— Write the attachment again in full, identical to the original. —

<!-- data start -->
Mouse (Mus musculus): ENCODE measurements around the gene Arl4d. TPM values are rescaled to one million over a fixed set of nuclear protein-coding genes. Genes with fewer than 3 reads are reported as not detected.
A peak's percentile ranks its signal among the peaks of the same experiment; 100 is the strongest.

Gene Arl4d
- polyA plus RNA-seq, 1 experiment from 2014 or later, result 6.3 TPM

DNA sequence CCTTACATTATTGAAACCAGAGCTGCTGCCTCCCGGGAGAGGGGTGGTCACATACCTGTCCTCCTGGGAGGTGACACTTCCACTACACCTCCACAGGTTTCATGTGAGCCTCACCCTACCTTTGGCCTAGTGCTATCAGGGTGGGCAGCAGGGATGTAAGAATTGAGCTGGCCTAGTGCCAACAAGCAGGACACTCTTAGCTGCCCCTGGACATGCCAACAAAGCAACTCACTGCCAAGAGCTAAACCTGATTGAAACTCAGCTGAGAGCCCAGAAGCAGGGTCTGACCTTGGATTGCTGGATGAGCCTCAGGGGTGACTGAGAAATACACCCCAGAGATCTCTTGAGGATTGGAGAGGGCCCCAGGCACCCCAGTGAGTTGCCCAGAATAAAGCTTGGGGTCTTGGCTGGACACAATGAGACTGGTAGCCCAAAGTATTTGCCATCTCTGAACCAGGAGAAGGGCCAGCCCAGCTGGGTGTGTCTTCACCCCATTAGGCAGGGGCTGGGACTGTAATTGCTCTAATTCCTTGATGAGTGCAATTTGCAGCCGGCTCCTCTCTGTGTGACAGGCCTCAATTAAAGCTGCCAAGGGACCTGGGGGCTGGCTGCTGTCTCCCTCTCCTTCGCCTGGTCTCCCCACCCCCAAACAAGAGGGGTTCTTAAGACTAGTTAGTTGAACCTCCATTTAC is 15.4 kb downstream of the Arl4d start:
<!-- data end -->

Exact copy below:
Mouse (Mus musculus): ENCODE measurements around the gene Arl4d. TPM values are rescaled to one million over a fixed set of nuclear protein-coding genes. Genes with fewer than 3 reads are reported as not detected.
A peak's percentile ranks its signal among the peaks of the same experiment; 100 is the strongest.

Gene Arl4d
- polyA plus RNA-seq, 1 experiment from 2014 or later, result 6.3 TPM

DNA sequence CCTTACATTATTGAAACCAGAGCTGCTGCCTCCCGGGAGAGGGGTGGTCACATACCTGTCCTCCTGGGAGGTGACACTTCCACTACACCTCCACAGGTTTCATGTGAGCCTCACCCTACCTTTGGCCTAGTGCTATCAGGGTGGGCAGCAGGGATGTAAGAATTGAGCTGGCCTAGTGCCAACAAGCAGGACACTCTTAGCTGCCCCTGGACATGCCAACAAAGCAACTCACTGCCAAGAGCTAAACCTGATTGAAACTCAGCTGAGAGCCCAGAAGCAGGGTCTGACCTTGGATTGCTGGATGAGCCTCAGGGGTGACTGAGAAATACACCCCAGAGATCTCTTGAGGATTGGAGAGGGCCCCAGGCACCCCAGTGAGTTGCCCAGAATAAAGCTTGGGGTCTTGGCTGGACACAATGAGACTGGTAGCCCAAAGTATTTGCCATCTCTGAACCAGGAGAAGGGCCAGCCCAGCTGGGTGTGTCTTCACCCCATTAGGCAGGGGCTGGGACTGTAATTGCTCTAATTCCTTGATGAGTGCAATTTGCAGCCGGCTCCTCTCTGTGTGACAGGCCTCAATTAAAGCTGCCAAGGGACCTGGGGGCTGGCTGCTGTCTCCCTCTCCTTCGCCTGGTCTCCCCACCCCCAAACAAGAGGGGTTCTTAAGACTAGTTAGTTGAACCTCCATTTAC is 15.4 kb downstream of the Arl4d start: